Interactions between synaptobrevin 2 (Sb2) and syntaxin 1A (Sx1A) can be readily isolated and studied with the use of force spectroscopy single-molecule measurements. We studied interactions between Sx1A and Sb2 in two different orientations (parallel and antiparallel) using four different terminus configurations of these proteins. Force-loading experiments indicated that protein pairs in any configuration/orientation are zippered. We measured the extension and force for disassembly of these interactions, calculated the spontaneous dissociation lifetimes, and determined their free energies, enthalpies, and entropies. Although the free energies were very similar for all four configurations (?28 k(B)T (Eyring model) and ?20 k(B)T (Kramers model)), the enthalpy changes of binary Sx1A-Sb2 interactions varied between 24.7 k(B)T and 33.1 k(B)T. This variation is consistent with the conformation changes that occur during disassembly of the various protein terminus configurations, as verified by alterations in the extension. The parallel interactions appear to be energetically somewhat advantageous over antiparallel configurations/orientation, especially when the N-termini of Sx1A-Sb2 are left to interact freely. PMID:22004738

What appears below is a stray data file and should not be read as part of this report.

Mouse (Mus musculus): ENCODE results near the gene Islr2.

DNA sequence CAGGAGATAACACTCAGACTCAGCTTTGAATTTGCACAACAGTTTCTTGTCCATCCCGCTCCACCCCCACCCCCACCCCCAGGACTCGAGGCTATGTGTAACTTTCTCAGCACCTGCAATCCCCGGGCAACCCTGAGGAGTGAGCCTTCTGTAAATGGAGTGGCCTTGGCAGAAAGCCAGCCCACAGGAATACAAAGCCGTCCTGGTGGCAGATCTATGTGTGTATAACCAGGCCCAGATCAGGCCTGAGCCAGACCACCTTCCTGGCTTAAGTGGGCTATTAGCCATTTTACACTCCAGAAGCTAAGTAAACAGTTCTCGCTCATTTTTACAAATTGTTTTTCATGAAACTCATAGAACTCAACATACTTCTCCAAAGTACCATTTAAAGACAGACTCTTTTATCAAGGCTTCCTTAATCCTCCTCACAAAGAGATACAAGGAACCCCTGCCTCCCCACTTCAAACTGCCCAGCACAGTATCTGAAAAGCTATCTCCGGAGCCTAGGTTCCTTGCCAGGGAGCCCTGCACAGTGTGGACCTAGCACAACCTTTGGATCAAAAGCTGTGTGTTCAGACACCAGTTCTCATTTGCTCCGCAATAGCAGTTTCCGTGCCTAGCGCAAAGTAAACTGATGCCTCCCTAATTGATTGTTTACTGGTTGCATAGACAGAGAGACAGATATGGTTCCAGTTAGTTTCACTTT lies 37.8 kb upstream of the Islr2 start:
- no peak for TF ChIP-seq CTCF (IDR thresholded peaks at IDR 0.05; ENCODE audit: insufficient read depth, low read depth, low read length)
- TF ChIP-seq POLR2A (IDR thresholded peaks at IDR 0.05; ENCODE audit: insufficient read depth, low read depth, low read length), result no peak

Liu, Wei; Montana, Vedrana; Parpura, Vladimir; Mohideen, U

2011-10-19

354

High-Energy Collision-Induced Dissociation by MALDI TOF/TOF Causes Charge-Remote Fragmentation of Steroid Sulfates  

NASA Astrophysics Data System (ADS)

A method for structural elucidation of biomolecules dating to the 1980s utilized high-energy collisions (~10 keV, laboratory frame) that induced charge-remote fragmentations (CRF), a class of fragmentations particularly informative for lipids, steroids, surfactants, and peptides. Unfortunately, the capability for high-energy activation has largely disappeared with the demise of magnetic sector instruments. With the latest designs of tandem time-of-flight mass spectrometers (TOF/TOF), however, this capability is now being restored to coincide with the renewed interest in metabolites and lipids, including steroid-sulfates and other steroid metabolites. For these metabolites, structure determinations are required at concentration levels below that appropriate for NMR. To meet this need, we explored CRF with TOF/TOF mass spectrometry for two groups of steroid sulfates, 3-sulfates and 21-sulfates. We demonstrated that the current generation of MALDI TOF/TOF instruments can generate charge-remote fragmentations for these materials. The resulting collision-induced dissociation (CID) spectra are useful for positional isomer differentiation and very often allow the complete structure determination of the steroid. We also propose a new nomenclature that directly indicates the cleavage sites on the steroid ring with carbon numbers.